Collection of Linux related news hopefully!

Updated There's now just one store and Netscape plugins aren't invited

Google is tightening security on its Chrome web browser by making it harder to install plugins and extensions that could contain malicious code.

M-Saunders (706738) writes "It might sound daunting, but kernel hacking isn't a mysterious black art reserved for the geekiest of programmers. With a bit of background knowledge, anyone with a grounding in C can implement a new kernel module and understand how the kernel works internally. Linux Voice explains how to write a module that creates a new device node, /dev/reverse, that reverses a string when it's written to it. Sure, it's not the most practical example in the world, but it's a good starting point for your own projects, and gives you an insight into how it all fits together."

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Many will think of the Raspberry Pi or BeagleBone Black when considering a DIY project running Linux. But if you want to do some CPU-heavy work in your DIY project, like running some opencv code to give your project some vision, the Radxa might be the right choice. Even if you're not looking at a DIY project, this machine makes for a nice little Linux server.  

Bismillah (993337) writes "Once again, after the Red Flag Linux effort that petered out this year, China is considering Linux to sort out its pressing Windows XP issue. The Windows 8 ban by China's government procurement agency and promises of official support may help."

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Digital cameras make it easy to rack up gigabytes of photo archives. Learn how to find duplicates and organize all of your photos without making it your life's work.

As companies grow their data centers to accommodate more cloud services and applications, their resource management practices also grow increasingly complex. CoreOS is a new Linux distribution that uses containers to help manage these massive distributed systems.

Via Phoronix comes news that Mesa 10.2 will be released in a few days with several interesting new features. Highlights include OpenGL 2.1 support for Freedreno (the driver for the Qualcomm graphics chips), video encoding and decoding on GCN Radeons using the new OpenMAX state tracker, and initial support for Intel's upcoming Cherryview Atom SoC. Progress is being made toward OpenGL 4 support, and the llvmpipe software rasterizer finally supports OpenGL 3.2. The release won't feature a few things: the Intel Sandybridge driver still does not support OpenGL 3.3, the R9 290 Radeons are still not working (despite claims by AMD a couple of years ago that cards starting with the Radeon 8000 series would be supported by the Free Software driver at hardware release time), and OpenCL support is still experimental.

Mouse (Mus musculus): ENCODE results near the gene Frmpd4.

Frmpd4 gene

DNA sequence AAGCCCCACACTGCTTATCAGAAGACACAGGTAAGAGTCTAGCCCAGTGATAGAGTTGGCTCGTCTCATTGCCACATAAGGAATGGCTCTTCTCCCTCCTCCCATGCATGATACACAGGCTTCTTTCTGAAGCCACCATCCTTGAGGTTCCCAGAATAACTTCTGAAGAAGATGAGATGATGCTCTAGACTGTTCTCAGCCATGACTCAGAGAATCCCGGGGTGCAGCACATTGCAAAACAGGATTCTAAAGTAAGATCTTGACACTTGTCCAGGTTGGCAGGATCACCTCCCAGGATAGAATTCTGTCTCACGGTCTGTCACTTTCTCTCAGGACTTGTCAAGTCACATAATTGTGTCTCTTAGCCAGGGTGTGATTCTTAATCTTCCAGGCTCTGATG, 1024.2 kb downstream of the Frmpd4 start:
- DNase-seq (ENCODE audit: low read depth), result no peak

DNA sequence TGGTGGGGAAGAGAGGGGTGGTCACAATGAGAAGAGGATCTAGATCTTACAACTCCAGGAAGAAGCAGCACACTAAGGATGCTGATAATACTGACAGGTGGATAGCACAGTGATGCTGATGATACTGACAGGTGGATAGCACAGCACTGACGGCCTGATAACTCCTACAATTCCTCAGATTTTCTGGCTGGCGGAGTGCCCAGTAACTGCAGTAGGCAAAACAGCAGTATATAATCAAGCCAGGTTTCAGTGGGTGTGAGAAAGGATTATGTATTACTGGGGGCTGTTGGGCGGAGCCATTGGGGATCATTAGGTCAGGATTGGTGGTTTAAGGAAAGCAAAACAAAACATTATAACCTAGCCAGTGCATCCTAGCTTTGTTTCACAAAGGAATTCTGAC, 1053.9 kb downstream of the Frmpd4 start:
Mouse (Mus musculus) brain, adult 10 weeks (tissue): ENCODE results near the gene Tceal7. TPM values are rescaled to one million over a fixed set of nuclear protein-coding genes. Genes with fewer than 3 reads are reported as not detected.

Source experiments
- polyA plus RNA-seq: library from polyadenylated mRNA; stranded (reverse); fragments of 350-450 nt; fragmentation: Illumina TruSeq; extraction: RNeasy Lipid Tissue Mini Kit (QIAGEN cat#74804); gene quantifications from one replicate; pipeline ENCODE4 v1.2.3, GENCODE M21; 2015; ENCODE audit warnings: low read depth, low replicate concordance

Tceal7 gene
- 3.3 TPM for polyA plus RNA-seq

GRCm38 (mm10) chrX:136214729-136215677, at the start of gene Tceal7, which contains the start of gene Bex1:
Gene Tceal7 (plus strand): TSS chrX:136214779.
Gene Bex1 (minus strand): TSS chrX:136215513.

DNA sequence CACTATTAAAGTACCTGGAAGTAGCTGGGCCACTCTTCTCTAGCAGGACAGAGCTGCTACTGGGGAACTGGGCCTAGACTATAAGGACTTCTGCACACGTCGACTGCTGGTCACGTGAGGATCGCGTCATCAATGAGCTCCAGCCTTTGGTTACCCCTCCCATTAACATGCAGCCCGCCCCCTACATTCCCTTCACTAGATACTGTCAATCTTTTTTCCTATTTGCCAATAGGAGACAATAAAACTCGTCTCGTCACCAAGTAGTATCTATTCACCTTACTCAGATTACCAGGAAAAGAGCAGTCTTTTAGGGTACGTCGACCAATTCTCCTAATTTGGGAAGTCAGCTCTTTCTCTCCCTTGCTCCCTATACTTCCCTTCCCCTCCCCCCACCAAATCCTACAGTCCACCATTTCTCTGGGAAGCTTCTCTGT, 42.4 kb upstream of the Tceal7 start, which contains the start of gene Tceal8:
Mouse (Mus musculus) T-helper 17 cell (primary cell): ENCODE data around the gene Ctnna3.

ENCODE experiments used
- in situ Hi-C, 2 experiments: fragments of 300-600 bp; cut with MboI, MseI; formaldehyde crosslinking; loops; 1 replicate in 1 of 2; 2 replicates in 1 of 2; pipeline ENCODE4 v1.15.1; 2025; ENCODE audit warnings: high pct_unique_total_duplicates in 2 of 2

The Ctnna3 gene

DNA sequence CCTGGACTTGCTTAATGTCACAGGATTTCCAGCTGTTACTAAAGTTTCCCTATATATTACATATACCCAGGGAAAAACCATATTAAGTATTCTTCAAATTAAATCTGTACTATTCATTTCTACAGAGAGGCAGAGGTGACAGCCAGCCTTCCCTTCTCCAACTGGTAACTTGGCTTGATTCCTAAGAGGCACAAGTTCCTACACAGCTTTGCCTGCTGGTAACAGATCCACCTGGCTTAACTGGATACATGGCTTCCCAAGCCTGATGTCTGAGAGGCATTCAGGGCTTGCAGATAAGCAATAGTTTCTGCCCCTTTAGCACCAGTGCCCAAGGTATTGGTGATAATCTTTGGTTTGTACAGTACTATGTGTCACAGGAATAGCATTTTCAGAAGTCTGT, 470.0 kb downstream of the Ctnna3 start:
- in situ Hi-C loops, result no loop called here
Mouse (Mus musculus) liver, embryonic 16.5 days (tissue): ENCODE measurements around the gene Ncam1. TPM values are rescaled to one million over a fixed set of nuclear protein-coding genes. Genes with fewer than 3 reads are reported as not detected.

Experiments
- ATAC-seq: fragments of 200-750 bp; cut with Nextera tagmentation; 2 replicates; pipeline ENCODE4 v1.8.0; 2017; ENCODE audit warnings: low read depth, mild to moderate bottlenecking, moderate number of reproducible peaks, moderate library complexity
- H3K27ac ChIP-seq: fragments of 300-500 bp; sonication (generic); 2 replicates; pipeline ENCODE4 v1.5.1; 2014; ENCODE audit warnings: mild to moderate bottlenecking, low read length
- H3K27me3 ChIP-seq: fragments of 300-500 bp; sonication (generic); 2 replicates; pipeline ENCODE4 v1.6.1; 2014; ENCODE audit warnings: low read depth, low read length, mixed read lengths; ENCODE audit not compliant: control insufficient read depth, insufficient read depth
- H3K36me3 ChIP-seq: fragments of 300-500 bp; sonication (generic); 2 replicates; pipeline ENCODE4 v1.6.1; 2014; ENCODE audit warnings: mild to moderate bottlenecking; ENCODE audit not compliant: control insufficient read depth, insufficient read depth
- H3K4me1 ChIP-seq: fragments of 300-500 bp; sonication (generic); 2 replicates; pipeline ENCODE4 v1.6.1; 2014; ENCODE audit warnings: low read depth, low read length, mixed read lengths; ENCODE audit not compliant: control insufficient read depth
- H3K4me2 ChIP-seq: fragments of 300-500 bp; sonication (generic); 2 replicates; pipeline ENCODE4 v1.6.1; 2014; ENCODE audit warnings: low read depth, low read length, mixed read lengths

Read more of this story at Slashdot.








Via Phoronix comes news that Mesa 10.2 will be released in a few days with several interesting new features. Highlights include OpenGL 2.1 support for Freedreno (the driver for the Qualcomm graphics chips), video encoding and decoding on GCN Radeons using the new OpenMAX state tracker, and initial support for Intel's upcoming Cherryview Atom SoC. Progress is being made toward OpenGL 4 support, and the llvmpipe software rasterizer finally supports OpenGL 3.2. The release won't feature a few things: the Intel Sandybridge driver still does not support OpenGL 3.3, the R9 290 Radeons are still not working (despite claims by AMD a couple of years ago that cards starting with the Radeon 8000 series would be supported by the Free Software driver at hardware release time), and OpenCL support is still experimental.

Read more of this story at Slashdot.








Via Phoronix comes news that Mesa 10.2 will be released in a few days with several interesting new features. Highlights include OpenGL 2.1 support for Freedreno (the driver for the Qualcomm graphics chips), video encoding and decoding on GCN Radeons using the new OpenMAX state tracker, and initial support for Intel's upcoming Cherryview Atom SoC. Progress is being made toward OpenGL 4 support, and the llvmpipe software rasterizer finally supports OpenGL 3.2. The release won't feature a few things: the Intel Sandybridge driver still does not support OpenGL 3.3, the R9 290 Radeons are still not working (despite claims by AMD a couple of years ago that cards starting with the Radeon 8000 series would be supported by the Free Software driver at hardware release time), and OpenCL support is still experimental.

Read more of this story at Slashdot.








Via Phoronix comes news that Mesa 10.2 will be released in a few days with several interesting new features. Highlights include OpenGL 2.1 support for Freedreno (the driver for the Qualcomm graphics chips), video encoding and decoding on GCN Radeons using the new OpenMAX state tracker, and initial support for Intel's upcoming Cherryview Atom SoC. Progress is being made toward OpenGL 4 support, and the llvmpipe software rasterizer finally supports OpenGL 3.2. The release won't feature a few things: the Intel Sandybridge driver still does not support OpenGL 3.3, the R9 290 Radeons are still not working (despite claims by AMD a couple of years ago that cards starting with the Radeon 8000 series would be supported by the Free Software driver at hardware release time), and OpenCL support is still experimental.

Read more of this story at Slashdot.